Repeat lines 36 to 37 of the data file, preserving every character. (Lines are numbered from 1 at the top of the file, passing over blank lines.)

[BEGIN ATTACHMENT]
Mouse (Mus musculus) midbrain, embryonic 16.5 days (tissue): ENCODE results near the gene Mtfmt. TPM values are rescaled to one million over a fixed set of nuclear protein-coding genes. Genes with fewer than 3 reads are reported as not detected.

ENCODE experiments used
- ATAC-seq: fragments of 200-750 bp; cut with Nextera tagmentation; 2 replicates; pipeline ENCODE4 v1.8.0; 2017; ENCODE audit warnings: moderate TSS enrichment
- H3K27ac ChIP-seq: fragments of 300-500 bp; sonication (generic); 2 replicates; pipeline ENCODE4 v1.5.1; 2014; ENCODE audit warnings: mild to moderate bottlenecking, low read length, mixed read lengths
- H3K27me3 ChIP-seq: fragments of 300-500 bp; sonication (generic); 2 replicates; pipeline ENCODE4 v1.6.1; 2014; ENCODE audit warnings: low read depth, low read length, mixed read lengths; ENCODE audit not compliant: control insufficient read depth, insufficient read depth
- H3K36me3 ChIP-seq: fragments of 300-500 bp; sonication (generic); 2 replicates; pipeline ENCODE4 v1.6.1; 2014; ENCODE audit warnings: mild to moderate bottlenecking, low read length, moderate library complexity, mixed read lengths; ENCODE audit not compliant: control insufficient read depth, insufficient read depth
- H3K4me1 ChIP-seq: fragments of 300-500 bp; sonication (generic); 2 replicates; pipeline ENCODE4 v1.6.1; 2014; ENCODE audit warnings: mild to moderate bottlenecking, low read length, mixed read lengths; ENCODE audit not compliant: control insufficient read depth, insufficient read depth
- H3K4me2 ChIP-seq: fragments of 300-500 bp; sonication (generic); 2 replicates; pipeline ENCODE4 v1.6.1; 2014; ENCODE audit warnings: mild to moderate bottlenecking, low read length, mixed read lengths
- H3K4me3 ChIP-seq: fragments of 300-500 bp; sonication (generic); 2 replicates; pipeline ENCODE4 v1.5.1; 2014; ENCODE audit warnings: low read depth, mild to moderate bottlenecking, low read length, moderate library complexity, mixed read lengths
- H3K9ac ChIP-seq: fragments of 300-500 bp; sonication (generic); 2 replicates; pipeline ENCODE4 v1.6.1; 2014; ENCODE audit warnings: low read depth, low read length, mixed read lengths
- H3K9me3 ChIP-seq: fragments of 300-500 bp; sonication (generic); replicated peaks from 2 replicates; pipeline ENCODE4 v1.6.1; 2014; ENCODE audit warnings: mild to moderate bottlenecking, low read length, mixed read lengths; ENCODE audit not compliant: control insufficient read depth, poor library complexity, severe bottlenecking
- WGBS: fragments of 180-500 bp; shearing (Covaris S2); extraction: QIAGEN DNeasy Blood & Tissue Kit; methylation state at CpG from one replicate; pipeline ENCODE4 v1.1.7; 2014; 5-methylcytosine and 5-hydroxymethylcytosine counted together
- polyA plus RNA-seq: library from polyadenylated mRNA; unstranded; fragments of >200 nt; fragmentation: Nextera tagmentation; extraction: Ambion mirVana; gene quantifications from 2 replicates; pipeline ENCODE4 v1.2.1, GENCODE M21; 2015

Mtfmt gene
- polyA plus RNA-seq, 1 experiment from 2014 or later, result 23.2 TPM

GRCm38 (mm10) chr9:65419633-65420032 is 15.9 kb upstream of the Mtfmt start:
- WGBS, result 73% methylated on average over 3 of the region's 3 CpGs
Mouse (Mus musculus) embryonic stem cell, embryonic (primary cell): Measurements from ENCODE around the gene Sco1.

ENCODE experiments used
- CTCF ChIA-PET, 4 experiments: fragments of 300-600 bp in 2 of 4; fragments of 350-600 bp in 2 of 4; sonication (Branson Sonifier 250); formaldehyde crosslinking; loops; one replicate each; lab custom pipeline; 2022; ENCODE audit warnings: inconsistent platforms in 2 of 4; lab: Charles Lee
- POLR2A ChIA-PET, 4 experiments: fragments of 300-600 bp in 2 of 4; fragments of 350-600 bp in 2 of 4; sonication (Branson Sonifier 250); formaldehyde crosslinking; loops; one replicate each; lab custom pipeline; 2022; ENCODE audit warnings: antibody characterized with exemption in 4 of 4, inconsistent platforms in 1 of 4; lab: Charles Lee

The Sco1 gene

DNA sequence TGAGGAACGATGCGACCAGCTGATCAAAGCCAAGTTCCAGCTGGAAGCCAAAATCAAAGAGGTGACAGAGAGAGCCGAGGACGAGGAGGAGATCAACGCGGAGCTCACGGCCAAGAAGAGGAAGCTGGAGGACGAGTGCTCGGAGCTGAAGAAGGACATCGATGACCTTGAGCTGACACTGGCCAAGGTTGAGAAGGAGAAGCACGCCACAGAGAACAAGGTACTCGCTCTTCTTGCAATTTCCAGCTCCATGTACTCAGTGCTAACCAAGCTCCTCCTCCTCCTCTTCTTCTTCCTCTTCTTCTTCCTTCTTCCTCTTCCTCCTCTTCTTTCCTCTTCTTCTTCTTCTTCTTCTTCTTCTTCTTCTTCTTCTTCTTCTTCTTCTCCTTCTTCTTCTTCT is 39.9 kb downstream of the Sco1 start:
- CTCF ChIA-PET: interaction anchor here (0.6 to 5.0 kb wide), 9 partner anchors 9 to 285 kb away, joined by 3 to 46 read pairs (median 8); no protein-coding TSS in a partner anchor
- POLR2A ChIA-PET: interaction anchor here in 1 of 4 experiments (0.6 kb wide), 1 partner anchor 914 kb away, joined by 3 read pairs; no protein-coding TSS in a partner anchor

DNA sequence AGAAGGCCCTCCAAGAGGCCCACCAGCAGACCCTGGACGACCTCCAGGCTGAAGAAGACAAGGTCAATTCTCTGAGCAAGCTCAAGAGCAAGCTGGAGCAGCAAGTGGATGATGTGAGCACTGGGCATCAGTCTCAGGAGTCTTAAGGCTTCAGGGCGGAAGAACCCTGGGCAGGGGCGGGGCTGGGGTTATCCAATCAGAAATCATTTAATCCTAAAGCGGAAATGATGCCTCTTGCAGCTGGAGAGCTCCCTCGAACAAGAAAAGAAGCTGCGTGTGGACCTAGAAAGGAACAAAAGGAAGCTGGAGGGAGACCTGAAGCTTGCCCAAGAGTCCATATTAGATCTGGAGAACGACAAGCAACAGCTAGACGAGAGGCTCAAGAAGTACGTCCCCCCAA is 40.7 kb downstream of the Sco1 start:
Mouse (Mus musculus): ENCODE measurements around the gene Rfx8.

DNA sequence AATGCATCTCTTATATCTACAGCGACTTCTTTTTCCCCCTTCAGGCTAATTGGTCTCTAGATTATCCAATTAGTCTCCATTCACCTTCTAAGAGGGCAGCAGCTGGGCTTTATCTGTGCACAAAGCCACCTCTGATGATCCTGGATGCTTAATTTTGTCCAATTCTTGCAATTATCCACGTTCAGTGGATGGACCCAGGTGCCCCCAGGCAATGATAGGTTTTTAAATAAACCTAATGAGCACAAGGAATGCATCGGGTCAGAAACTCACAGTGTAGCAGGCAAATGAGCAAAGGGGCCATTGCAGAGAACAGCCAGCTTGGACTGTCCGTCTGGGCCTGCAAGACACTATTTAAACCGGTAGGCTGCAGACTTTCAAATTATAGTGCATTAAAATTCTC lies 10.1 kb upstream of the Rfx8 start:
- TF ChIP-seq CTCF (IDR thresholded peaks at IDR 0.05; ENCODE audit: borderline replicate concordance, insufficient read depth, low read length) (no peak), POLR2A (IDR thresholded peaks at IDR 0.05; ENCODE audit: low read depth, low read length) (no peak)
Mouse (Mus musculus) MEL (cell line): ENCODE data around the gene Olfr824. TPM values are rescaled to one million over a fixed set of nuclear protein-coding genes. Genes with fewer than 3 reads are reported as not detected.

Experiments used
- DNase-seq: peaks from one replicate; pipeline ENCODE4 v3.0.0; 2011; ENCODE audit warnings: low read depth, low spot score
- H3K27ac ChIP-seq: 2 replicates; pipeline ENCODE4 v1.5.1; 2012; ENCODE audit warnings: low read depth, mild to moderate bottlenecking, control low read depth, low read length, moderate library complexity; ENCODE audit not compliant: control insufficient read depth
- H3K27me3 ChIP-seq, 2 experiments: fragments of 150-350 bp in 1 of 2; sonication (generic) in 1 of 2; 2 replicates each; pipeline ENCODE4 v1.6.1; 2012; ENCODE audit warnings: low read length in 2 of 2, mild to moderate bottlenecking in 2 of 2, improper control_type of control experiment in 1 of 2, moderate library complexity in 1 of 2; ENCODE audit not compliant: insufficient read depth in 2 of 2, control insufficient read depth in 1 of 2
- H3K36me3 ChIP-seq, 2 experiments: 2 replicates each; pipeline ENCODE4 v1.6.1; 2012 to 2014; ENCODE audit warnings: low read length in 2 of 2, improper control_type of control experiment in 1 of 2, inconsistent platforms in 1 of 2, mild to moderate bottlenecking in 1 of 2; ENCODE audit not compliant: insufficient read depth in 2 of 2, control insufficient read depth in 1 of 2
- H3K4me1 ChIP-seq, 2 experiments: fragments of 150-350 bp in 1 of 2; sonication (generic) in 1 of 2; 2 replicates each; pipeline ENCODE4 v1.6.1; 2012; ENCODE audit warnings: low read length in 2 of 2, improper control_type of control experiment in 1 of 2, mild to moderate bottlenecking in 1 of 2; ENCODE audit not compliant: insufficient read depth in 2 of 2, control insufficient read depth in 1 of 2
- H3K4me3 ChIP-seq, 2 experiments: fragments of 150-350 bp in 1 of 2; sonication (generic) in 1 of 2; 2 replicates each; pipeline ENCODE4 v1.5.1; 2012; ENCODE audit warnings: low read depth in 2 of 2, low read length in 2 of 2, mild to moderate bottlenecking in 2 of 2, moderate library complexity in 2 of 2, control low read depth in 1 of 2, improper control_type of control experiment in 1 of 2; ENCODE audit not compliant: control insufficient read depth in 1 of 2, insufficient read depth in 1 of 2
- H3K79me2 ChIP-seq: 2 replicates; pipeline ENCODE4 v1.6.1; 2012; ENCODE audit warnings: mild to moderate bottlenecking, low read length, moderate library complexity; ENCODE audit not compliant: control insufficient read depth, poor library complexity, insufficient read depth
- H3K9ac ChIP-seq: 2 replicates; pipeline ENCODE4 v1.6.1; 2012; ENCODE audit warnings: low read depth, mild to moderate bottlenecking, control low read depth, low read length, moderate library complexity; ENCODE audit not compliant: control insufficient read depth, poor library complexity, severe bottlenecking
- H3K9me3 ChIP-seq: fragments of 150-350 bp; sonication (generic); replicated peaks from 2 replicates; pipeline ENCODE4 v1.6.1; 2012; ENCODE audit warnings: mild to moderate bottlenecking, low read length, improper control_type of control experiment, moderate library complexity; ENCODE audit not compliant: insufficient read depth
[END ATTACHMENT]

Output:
- H3K4me1 ChIP-seq, 2 experiments: fragments of 150-350 bp in 1 of 2; sonication (generic) in 1 of 2; 2 replicates each; pipeline ENCODE4 v1.6.1; 2012; ENCODE audit warnings: low read length in 2 of 2, improper control_type of control experiment in 1 of 2, mild to moderate bottlenecking in 1 of 2; ENCODE audit not compliant: insufficient read depth in 2 of 2, control insufficient read depth in 1 of 2
- H3K4me3 ChIP-seq, 2 experiments: fragments of 150-350 bp in 1 of 2; sonication (generic) in 1 of 2; 2 replicates each; pipeline ENCODE4 v1.5.1; 2012; ENCODE audit warnings: low read depth in 2 of 2, low read length in 2 of 2, mild to moderate bottlenecking in 2 of 2, moderate library complexity in 2 of 2, control low read depth in 1 of 2, improper control_type of control experiment in 1 of 2; ENCODE audit not compliant: control insufficient read depth in 1 of 2, insufficient read depth in 1 of 2